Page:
The Cuando River (usually spelled Kwando in Namibia1) is a river in south-central Africa flowing through Angola and Namibia's Caprivi Strip, into the Linyanti Swamp on the northern border of Botswana.2 Below the swamp the river is called the Linyanti River, and further east the Chobe River, before it flows into the Zambezi River.
The Cuando rises in the central plateau of Angola on the slopes of Mount Tembo,3 thence flowing southeast along the Zambian border. Along this reach it flows in a maze of channels in a swampy corridor 5–10 km wide (map 1: the border with Zambia is the eastern bank of this floodplain, not the river channel). As with all rivers in south-central Africa its flow varies enormously between the rainy season when it floods and may be several kilometres wide, and the dry season when it may disappear into marshes.
The Cuando continues in its marshy channel across the neck of the Caprivi Strip of Namibia (map, 2) and then forms the border between Namibia and Botswana as it continues southeast. Some 10,000 years ago, the Cuando merged with the Okavango River and they flowed south to Lake Makgadikgadi (which is a seasonal wetland in current times4), but the land in that area was uplifted. As a consequence the Cuando now meets slightly higher ground (map, 4) and breaks up into many channels and swamps (called the Linyanti Swamp) dotted with alluvial islands, nearly disappearing into the Kalahari sands like the Okavango (map, 5). But instead it has diverted east and has been captured by the Zambezi. The flow turns sharply east, still forming the border with Botswana. In the dry season there are few open channels through the swamps and marshes. Beginning at this point it is known as the Linyanti (map, 6), and after it flows through a seasonal lake, Lake Liambesi (map, 7), it is called the Chobe (map, 8). The river then flows into the Zambezi just above the Kazungula Ferry (map, 9).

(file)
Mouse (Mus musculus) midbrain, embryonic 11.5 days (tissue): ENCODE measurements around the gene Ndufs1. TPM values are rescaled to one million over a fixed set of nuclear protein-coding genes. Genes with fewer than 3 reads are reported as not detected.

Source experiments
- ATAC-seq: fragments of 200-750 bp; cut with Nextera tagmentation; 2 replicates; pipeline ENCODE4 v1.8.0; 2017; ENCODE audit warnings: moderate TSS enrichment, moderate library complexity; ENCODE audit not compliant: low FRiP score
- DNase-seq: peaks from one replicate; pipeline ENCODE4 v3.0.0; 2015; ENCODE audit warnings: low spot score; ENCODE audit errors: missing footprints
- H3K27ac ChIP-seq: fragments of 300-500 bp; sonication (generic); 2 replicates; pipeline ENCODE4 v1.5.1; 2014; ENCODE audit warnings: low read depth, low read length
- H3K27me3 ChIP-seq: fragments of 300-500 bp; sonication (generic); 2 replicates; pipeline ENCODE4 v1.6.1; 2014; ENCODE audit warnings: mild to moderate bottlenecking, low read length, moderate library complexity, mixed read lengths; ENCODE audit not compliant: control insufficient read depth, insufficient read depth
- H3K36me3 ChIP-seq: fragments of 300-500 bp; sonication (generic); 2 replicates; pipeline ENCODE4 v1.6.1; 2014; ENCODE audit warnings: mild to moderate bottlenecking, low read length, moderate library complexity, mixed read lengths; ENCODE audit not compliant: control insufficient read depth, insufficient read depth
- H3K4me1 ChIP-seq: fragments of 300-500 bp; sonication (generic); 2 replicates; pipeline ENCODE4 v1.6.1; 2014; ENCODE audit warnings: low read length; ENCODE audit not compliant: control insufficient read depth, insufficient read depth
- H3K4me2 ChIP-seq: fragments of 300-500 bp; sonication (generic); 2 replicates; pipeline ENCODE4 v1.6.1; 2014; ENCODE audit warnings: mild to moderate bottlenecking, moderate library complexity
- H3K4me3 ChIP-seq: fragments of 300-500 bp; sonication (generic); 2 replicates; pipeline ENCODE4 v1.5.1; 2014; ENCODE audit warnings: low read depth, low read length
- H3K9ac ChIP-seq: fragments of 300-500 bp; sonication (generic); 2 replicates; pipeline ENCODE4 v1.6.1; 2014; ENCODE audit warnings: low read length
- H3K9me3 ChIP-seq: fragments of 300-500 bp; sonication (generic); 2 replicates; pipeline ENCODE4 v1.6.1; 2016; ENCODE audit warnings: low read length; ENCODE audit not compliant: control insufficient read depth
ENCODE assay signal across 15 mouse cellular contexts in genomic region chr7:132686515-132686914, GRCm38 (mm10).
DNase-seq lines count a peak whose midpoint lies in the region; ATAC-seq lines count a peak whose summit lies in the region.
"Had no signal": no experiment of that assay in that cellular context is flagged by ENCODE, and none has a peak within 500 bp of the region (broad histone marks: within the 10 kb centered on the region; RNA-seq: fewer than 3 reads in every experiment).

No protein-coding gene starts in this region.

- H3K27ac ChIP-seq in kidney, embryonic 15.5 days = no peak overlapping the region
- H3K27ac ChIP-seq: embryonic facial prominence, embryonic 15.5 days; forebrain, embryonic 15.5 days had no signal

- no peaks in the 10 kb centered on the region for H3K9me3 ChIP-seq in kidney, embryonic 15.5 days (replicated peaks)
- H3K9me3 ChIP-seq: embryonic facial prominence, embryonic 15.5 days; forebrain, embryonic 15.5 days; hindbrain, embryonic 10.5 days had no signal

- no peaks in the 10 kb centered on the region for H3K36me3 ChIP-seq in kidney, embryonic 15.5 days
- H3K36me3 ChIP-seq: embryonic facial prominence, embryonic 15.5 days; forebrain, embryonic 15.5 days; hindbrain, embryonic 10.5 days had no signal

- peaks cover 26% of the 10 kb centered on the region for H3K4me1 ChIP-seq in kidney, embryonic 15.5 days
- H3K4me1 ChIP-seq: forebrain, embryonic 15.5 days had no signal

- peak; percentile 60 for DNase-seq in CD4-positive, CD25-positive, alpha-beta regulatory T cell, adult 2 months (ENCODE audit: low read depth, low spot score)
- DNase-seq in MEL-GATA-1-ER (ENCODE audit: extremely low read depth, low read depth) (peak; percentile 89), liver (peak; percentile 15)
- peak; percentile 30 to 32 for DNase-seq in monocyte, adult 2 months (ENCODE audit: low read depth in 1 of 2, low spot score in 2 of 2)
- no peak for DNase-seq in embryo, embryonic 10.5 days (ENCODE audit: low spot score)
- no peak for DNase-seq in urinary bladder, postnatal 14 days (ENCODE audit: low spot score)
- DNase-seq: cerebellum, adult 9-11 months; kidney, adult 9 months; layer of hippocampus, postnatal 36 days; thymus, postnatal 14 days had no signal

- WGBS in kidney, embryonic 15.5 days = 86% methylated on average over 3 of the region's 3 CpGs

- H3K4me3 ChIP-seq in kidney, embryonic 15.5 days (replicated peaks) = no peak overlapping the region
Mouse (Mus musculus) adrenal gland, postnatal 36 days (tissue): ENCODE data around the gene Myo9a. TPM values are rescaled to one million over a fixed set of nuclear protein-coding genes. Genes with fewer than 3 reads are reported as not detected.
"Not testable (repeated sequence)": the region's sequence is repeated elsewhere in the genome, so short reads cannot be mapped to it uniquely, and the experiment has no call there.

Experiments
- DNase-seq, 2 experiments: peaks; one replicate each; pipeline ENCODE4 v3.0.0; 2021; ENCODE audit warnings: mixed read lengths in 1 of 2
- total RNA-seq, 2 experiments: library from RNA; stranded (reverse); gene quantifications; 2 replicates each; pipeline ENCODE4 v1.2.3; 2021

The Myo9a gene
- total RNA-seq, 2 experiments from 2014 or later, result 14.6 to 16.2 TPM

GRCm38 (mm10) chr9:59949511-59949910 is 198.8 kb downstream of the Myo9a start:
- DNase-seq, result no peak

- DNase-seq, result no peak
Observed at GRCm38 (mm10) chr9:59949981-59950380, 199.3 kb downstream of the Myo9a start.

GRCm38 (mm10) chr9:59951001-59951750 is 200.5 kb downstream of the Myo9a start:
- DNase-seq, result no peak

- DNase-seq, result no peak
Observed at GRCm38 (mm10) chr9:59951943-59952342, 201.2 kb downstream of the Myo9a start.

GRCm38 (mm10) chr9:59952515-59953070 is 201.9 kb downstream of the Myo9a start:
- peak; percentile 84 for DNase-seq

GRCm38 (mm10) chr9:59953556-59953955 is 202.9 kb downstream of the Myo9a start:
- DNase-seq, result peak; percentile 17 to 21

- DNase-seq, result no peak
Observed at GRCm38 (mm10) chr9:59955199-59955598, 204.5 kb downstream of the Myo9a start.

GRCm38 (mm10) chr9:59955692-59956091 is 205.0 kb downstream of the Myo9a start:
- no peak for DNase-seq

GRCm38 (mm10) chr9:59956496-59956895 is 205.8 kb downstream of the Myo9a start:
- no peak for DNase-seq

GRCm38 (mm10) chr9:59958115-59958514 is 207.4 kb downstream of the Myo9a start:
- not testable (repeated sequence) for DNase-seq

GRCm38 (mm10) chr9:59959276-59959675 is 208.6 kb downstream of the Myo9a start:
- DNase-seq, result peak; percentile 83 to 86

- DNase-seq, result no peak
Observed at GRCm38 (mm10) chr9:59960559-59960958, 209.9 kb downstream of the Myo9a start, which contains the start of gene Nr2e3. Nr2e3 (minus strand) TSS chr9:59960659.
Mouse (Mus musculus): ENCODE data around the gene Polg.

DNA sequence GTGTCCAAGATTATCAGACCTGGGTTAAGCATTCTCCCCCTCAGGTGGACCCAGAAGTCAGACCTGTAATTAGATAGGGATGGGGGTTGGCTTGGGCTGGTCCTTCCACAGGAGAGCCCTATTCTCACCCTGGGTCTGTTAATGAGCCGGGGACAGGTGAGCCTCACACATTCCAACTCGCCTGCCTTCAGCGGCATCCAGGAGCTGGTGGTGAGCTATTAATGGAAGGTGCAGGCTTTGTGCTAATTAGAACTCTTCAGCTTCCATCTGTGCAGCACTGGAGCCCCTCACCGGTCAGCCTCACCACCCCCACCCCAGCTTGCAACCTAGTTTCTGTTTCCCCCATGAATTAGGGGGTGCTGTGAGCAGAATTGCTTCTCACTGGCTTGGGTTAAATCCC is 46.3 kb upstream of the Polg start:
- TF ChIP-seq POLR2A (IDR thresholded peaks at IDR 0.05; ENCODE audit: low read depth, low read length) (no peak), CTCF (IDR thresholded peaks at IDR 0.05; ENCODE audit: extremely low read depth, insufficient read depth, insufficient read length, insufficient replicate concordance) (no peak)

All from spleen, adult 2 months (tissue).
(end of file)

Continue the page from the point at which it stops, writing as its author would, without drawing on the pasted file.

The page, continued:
In years when the Okavango experiences a good flood some of the water escapes east along the normally dry channel of the Magwekwana River into the Linyanti Swamp, thus entering the Zambezi basin. Otherwise the Okavango basin has no outlet.
So much of the water of the Cuando, Linyanti and Chobe is lost to evaporation in the various swamps that its contribution to the flow of the Zambezi is very small except in occasional years when it floods excessively.
The Cuando system is noted for its wildlife and for most of its length the land either side is protected as game reserves or wildlife management areas. Some of these suffered poaching during wars and conflict in Namibia and Angola, but with peace restored in those countries they have the chance of returning to their former state.
The national parks through which it passes or on which it borders are:
- Coutada Publica do Luiana (Angola)
- Sioma Ngwezi National Park (Zambia)
- Bwabwata National Park (Namibia)
- Mudumu National Park (Namibia)
- Mamili National Park (Namibia)
- Chobe National Park (Botswana)
- "Afrique Centre et Sud", Carte Routiere et Touristique Michelin, Paris (1996)
- C. Michael Hogan (2008) Makgadikgadi, The Megalithic Portal, ed. A. Burnham 
- Robert Mepham, R. H. Hughes, G. M. Bernacsek (1992) A Directory of African Wetlands, International Union for Conservation of Nature and Natural Resources, United Nations Environment Programme, World Conservation Monitoring Centre, 820 pages ISBN 2-88032-949-3
- The Cardboard Box Travel Shop: Kwando River
- Afrique Centre et Sud, 1996
- R. Mepham, 1992
- C.M. Hogan, 2008
- Chisholm, Hugh, ed. (1911). "Chobe". Encyclopædia Britannica (11th ed.). Cambridge University Press.
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